- a mixture of liquid hydrocarbons obtained by distilling petroleum, bituminous shale, or the like, and widely used as a fuel, cleaning solvent, etc.
- using or fueled by kerosene: a kerosene lamp.
Origin of kerosene
Examples from the Web for kerosene
The cozy days of lighting the Hofburg Palace with kerosene rather than electricity had come to an abrupt end.
Franz Joseph lit the Hofburg Palace with kerosene lamps and viewed the telephone as a nuisance.
He awoke to dogs barking and gunshots, he said, and turned on a kerosene lantern to see what was going on.Afghan Victims’ Harrowing Testimony From the Robert Bales Trial
November 11, 2012
Small homes often have only kerosene lamps to provide light, which spew toxins equivalent to two packs of cigarettes a day.sOccket Inventors: Being Young and Stubborn Helps Innovation
March 9, 2012
Unfortunately, Jones didn't have those tools available to him, but he did have a Koran soaking in kerosene backstage.Terry Jones: How the Mad Pastor Oozed Back
Leon Dische Becker
April 2, 2011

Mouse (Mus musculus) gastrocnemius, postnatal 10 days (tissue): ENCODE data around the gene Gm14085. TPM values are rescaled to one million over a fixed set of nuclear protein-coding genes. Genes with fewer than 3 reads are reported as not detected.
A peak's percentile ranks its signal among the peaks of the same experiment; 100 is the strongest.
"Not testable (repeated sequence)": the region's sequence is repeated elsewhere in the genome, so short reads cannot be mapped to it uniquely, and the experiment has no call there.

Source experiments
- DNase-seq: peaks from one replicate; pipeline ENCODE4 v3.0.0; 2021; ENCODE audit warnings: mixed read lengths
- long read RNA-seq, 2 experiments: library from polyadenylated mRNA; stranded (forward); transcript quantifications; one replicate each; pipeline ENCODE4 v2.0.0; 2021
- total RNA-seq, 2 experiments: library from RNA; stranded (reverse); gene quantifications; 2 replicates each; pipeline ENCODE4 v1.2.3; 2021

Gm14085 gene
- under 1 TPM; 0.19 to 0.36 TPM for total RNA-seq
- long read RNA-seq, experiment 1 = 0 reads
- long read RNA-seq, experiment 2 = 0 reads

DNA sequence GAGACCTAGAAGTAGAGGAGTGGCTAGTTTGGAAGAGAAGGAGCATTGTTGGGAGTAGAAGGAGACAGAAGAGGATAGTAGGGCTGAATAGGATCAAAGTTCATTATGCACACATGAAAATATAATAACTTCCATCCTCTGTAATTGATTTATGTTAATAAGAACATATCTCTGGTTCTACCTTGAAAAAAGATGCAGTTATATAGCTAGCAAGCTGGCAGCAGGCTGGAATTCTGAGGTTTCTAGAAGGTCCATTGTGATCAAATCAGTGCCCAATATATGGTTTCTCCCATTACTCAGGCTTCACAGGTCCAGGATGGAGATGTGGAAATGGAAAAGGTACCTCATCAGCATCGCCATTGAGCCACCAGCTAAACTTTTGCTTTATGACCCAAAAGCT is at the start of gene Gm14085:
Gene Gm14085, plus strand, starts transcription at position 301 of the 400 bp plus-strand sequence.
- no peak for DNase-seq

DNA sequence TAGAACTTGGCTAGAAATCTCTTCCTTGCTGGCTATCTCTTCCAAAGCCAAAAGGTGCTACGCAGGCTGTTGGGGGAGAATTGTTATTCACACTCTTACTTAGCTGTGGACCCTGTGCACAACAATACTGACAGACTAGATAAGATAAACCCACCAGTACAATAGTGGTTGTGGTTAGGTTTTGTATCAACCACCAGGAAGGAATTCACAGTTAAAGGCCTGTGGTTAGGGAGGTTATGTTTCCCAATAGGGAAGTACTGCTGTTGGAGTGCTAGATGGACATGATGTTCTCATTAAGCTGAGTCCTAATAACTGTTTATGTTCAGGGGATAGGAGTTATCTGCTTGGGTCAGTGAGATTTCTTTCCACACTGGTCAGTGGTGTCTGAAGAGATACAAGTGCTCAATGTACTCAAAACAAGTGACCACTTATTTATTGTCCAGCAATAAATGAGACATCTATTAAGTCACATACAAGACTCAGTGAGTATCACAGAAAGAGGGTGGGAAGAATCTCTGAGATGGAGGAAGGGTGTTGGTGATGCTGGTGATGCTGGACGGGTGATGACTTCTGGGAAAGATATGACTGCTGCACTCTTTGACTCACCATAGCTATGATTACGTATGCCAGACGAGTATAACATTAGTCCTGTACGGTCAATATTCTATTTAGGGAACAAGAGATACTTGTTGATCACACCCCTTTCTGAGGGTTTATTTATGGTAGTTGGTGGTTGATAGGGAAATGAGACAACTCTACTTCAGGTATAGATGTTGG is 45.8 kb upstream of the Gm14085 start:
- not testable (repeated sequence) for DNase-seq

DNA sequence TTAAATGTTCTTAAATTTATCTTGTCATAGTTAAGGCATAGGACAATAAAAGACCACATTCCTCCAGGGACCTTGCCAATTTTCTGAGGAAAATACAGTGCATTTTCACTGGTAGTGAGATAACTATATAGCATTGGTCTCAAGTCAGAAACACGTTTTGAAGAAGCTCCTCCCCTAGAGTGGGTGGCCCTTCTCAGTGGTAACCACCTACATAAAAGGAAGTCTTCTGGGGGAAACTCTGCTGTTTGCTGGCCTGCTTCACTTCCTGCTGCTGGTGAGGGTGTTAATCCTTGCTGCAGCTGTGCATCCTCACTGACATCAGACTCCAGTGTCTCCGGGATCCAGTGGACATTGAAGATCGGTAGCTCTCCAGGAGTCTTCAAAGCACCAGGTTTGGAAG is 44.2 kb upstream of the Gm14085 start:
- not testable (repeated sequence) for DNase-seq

They were all settin' purrin' in the dark, because they'd forgot to send for any kerosene.Tiverton Tales
It seemed to her as if the whole world were nothing but kerosene.
She was at the kerosene; oh, it makes me just sick to think of it.
It was believed that this supply had been shipped as kerosene from Saloniki to Piraeus.
The bottle was filled with kerosene, and in a jiffy the box was covered with the flame.The Book of Khalid
- Also called: paraffin a liquid mixture consisting mainly of alkane hydrocarbons with boiling points in the range 150°–300°C, used as an aircraft fuel, in domestic heaters, and as a solvent
- the general name for paraffin as a fuel for jet aircraft
Word Origin and History for kerosene
1852, coined irregularly by Canadian geologist Abraham Gesner (1797-1864), who discovered how to distill it c.1846, from Greek keros "wax" + chemical suffix -ene. So called because it contains paraffin (hence the British English name, paraffin oil).
- A thin, light-colored oil that is a mixture of hydrocarbons derived from petroleum. The hydrocarbons in kerosene contain between 11 and 12 carbon atoms. Kerosene is used as a fuel in lamps, home heaters and furnaces, and jet engines.